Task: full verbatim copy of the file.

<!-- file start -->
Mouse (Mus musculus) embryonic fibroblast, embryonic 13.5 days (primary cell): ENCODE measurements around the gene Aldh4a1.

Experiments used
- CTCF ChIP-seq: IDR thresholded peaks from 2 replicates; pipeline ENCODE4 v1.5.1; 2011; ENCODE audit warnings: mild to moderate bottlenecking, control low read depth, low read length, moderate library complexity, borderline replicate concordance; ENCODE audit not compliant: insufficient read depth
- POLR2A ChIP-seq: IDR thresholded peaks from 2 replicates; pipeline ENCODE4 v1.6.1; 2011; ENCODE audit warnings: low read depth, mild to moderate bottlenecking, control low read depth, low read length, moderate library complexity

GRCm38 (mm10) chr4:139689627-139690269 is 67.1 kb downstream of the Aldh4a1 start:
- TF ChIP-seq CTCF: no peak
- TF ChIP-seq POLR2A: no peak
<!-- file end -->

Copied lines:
Mouse (Mus musculus) embryonic fibroblast, embryonic 13.5 days (primary cell): ENCODE measurements around the gene Aldh4a1.

Experiments used
- CTCF ChIP-seq: IDR thresholded peaks from 2 replicates; pipeline ENCODE4 v1.5.1; 2011; ENCODE audit warnings: mild to moderate bottlenecking, control low read depth, low read length, moderate library complexity, borderline replicate concordance; ENCODE audit not compliant: insufficient read depth
- POLR2A ChIP-seq: IDR thresholded peaks from 2 replicates; pipeline ENCODE4 v1.6.1; 2011; ENCODE audit warnings: low read depth, mild to moderate bottlenecking, control low read depth, low read length, moderate library complexity

GRCm38 (mm10) chr4:139689627-139690269 is 67.1 kb downstream of the Aldh4a1 start:
- TF ChIP-seq CTCF: no peak
- TF ChIP-seq POLR2A: no peak